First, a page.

I had the incredible privilege of attending the 18th International Neuropsychoanalysis Congress in London, United Kingdom, in 2017 which centred on the development of the self and its disorders and was titled the “Compulsion to Predict”.
Prolific psycho-analytic writers and practitioners partook in this event and scholarly papers were presented by amongst others Professor Peter Fonagy, Dr Ron Britton, Dr Suzan Mizen, Dr Anne Alvarez and Professor Yoram Yovell. The University of London’s Cruciform Building provided the backdrop for this cross-cultural exploration of the self and its germination from conception to death.
South Africa was perhaps best represented at this event by Professor Mark Solms who is regarded as the modern-day father of this field of study and practice and who invented the term. Professor Solms is perhaps best known for his discovery of the forebrain mechanisms of dreaming, and for his integration of psychoanalytic theories and methods with those of modern neuroscience.
Together with Oliver Turnbull he wrote The Brain and the Inner World (2012) which is a best-seller and has been translated into twelve (12) languages. Professor Solms is, amongst others, the Chair of the Neuropsychology Unit at the University of Cape Town, President of the South African Psychoanalytical Association, and Research Chair of the International Psychoanalytical Association. He has published widely in both neuroscientific and psychoanalytic journals - more than 250 articles and book chapters and five (5) books! What an honour to witness a master at work in his own lifetime!
What is neuropsychoanalysis?
The question of what defines neuropsychoanalysis requires brief exploration. My aim here is to entice the reader to explore the ever-evolving landscape of the mind and to engage in the exploration of the complexities of intrapsychic functioning by entertaining the complex dynamics between the brain and the mind. If we are to consider a historical account of neuropsychoanalysis we must of course begin with Freud who, after all, invented psychoanalysis.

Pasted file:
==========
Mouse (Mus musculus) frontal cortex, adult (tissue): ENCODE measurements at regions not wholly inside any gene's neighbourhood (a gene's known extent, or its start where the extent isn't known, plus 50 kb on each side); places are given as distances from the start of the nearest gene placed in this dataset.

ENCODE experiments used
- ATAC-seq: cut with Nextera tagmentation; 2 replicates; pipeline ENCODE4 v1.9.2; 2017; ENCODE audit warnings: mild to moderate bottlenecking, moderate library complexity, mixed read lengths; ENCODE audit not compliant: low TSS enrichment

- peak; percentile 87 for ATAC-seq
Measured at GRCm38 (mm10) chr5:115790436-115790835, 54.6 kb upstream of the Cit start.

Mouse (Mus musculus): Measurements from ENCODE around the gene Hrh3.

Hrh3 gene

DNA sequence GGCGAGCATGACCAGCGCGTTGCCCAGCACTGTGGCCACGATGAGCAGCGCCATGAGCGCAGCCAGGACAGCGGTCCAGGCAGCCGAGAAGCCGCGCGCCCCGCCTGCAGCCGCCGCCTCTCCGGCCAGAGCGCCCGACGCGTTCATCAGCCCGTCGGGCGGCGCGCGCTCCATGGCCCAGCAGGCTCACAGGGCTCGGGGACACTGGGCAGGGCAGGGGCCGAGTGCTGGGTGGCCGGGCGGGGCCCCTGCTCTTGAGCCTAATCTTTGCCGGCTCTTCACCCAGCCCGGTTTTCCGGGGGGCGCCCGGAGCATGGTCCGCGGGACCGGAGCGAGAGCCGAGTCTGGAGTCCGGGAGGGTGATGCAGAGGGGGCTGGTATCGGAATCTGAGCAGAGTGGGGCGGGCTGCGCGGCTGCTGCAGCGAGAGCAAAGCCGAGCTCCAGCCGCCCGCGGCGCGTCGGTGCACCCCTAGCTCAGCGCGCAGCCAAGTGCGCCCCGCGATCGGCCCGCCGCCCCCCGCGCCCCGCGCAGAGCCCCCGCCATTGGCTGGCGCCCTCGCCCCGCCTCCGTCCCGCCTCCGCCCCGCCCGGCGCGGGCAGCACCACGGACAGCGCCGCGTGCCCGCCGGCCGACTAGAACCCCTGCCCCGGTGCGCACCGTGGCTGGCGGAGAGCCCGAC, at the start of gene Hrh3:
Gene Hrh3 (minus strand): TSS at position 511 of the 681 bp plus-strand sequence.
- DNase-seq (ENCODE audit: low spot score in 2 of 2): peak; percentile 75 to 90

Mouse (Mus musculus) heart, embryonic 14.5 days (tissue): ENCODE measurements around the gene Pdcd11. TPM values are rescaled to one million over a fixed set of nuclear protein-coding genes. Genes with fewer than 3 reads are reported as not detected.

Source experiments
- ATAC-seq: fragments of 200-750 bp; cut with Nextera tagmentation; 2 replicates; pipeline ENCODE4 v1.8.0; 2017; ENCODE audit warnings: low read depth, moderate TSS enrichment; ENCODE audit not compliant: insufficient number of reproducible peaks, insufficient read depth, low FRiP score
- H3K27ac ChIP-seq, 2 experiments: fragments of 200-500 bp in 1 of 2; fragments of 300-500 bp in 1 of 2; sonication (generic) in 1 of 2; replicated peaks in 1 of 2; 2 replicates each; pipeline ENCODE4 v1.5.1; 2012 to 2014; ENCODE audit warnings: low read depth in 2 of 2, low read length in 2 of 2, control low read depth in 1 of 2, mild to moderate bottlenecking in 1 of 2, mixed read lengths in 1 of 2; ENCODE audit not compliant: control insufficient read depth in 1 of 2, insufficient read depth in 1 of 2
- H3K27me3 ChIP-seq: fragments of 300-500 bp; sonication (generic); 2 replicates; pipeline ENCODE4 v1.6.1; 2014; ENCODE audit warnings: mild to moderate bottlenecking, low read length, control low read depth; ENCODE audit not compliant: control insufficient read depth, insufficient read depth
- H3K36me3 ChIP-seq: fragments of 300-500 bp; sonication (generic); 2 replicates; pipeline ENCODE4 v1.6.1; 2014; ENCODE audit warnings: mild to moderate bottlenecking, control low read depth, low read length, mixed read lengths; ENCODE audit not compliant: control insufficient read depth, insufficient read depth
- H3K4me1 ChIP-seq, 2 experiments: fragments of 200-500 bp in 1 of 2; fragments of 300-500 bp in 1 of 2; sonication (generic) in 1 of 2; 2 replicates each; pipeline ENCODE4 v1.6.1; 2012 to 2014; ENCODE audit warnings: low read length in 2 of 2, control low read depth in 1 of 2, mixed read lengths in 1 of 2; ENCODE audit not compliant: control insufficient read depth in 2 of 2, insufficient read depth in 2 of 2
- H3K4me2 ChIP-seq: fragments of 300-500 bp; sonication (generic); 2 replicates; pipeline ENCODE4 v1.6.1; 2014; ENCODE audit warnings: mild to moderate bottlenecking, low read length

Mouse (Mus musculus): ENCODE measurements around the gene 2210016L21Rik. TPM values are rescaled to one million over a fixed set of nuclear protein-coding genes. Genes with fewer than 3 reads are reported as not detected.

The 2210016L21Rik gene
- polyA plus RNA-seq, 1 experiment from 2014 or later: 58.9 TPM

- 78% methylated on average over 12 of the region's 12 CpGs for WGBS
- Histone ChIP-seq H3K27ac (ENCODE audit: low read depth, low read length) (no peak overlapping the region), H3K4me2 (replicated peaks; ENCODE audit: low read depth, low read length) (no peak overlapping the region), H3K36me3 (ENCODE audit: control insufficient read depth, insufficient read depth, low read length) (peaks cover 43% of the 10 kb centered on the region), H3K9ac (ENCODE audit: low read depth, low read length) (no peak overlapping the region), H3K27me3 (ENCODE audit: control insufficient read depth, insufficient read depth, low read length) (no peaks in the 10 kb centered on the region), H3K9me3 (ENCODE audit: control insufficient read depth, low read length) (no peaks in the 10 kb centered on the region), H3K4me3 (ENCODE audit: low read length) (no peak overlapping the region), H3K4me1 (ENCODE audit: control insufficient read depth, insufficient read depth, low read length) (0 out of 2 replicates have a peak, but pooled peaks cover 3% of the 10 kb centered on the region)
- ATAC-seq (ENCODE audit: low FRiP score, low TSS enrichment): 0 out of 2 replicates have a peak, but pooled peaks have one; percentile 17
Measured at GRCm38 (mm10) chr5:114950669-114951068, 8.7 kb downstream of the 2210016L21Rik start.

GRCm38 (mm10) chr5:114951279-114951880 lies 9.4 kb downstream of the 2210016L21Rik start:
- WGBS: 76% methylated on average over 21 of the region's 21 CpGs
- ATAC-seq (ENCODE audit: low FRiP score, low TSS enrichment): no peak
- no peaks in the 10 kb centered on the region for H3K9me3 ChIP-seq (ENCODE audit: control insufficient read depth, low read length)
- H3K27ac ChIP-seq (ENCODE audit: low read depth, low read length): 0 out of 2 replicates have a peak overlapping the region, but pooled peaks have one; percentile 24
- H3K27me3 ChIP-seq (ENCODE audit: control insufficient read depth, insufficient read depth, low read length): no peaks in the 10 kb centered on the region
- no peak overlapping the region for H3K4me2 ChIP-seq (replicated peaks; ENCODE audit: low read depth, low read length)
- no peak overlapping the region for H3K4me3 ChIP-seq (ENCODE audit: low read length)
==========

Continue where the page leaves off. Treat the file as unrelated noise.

Freud was a neuroscientist and neurologist for the first two decades of his life. He mapped the structure and functions of the human mind, and also recognised that these were intimately related to the structure and functions of the human brain. In 1920 Freud wrote “biology is a land of unlimited possibilities. We cannot guess what answers it will return in a few dozen years. They may be of a kind that will blow away the whole artificial structures of our hypotheses” (p. 60). Freud’s great contribution evolved from his recognition that mental life is unavoidably tethered to the body, and thereby to biology.
There can be no mind without a body – what is unique about this is that from this viewpoint we are both an object and a subject, and, in this way, neuropsychoanalysis seeks to link the findings of the science of the mind as an object with those of the mind as a subject. There is no attempt to reduce the one to the other. Neuropsychoanalysis is, in essence, a serious and systematic attempt to reconcile the two aspects of the mind with each other.
Estelle De Wit - Psychologist Port Elizabeth
The next conference will be held in Mexico City later this year and I hope to be able to bring back not only new memories, but also new skills to enable me to deepen my understanding of the importance of my role as a clinician in this exciting and evolving field of work! For further reading please consult consider The Feeling Brain – Selected Papers on Neuropsychoanalysis by Professor Mark Solms (2015).